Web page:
Ears are set on high on the outside edges of the topskull, and may be cropped or natural. Cropped ears should be triangular in shape, short, and erect. Natural ears are drop, broad at the base, short in length (reaching just to the corner of the lower jaw when hanging naturally) and tapering to a rounded tip. Ear leather is thick. At rest, the ears should hang nearly flat and close to the cheeks, with little or no fold. The ears may be semi-erect when the dog is alert. The outside of the ear is covered with smooth hair that is slightly shorter than the body coat. Ear color may range from heavily spotted to solid black or brindle.
Disqualifications: Unilateral or bilateral deafness.
The neck is of medium length and muscular, with a slight arch at the crest, and tapering slightly from shoulders to the head. The skin on the throat is thick and elastic, and may form slight, smooth, non-pendent folds.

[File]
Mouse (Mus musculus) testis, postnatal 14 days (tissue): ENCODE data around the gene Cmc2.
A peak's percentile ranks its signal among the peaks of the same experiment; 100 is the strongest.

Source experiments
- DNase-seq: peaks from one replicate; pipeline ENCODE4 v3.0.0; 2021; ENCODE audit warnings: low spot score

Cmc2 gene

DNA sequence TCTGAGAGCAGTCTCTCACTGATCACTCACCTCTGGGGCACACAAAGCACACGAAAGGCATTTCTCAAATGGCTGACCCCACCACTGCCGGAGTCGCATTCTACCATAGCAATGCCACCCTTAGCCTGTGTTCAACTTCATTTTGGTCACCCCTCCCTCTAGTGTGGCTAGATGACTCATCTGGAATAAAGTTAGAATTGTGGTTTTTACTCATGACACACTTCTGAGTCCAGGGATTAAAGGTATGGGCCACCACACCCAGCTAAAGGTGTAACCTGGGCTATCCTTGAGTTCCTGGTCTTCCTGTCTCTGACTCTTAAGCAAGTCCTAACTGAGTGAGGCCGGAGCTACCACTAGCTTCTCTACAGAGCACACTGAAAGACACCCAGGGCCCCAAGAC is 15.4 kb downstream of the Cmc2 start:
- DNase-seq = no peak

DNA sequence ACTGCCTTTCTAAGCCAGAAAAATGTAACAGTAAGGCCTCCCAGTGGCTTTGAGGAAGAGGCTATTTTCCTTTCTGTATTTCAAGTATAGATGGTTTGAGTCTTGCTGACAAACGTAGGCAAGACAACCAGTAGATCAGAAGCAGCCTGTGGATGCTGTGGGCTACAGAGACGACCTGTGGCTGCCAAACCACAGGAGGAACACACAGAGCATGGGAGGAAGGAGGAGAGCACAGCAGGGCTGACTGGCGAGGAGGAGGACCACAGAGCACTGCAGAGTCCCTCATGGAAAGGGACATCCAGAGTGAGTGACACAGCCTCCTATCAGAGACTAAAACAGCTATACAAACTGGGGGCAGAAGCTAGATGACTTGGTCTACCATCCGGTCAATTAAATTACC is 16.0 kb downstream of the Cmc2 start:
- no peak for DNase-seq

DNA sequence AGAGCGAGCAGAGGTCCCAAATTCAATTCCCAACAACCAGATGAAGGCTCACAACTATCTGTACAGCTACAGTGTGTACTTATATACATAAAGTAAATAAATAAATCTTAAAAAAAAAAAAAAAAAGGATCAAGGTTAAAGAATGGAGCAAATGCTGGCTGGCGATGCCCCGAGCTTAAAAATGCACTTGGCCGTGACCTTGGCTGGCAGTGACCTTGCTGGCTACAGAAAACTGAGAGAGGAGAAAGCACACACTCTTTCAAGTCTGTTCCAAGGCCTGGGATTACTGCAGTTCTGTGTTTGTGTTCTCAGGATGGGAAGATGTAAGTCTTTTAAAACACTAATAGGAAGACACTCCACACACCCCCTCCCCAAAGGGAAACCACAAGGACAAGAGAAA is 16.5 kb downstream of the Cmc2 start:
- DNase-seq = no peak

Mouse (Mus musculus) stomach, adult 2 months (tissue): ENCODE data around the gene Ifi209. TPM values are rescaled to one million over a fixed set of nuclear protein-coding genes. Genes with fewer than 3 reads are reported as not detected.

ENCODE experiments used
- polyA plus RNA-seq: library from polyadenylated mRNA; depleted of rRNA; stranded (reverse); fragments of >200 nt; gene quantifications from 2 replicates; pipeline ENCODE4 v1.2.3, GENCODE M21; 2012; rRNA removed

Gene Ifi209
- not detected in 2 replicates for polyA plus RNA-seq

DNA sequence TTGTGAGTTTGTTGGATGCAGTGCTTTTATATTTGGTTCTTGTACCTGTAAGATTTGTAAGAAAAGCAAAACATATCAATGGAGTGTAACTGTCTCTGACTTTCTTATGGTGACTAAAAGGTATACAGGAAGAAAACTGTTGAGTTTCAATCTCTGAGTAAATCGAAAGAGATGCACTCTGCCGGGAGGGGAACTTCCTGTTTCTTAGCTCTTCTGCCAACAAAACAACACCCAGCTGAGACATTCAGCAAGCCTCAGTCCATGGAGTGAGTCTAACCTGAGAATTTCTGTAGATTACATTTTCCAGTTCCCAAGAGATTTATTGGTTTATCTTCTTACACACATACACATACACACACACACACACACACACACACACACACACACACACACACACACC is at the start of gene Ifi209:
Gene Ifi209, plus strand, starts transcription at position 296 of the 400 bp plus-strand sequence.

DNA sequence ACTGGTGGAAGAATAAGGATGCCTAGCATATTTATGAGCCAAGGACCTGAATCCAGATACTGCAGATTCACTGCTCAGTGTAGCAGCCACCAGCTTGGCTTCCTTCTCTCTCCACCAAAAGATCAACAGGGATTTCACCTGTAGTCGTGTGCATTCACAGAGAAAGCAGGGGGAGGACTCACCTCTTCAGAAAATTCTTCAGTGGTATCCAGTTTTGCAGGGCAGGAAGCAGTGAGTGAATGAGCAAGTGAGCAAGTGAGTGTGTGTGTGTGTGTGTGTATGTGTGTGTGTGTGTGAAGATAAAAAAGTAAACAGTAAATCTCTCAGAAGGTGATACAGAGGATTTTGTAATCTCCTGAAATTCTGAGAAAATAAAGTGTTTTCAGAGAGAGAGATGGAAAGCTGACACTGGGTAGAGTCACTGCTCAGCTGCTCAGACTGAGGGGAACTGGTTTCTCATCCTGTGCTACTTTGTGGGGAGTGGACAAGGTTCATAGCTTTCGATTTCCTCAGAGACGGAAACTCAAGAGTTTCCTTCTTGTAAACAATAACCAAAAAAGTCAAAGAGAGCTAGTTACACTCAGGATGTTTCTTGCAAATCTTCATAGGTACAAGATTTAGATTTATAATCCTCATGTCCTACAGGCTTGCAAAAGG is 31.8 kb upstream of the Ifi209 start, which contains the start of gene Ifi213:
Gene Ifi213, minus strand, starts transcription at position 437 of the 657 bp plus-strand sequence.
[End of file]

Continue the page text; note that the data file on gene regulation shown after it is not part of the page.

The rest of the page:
The shoulder blades are long, wide, muscular, and well laid back. The upper arm is roughly equal in length to the shoulder blade and joins it at an apparent right angle, lying flat against the chest wall.
The forelegs are well boned, strong and muscular. The elbows are set close to the body. Viewed from the front, the forelegs are set moderately wide apart and perpendicular to the ground. The pasterns are short, powerful, straight, and flexible. When viewed in profile, the bone of the pasterns is slightly flattened.
The chest is deep, well filled in and wide with ample room for heart and lungs. The forechest does not extend much beyond the point of shoulder. The ribs extend well back and are well sprung from the spine, then flattening to form a deep body extending to or below the elbows. The back is strong and firm. The topline falls off slightly behind the withers and blends smoothly into the loin. The loin is short and broad with a muscular arch, and it blends smoothly into a gently sloping croup. The flank is moderately tucked up and firm.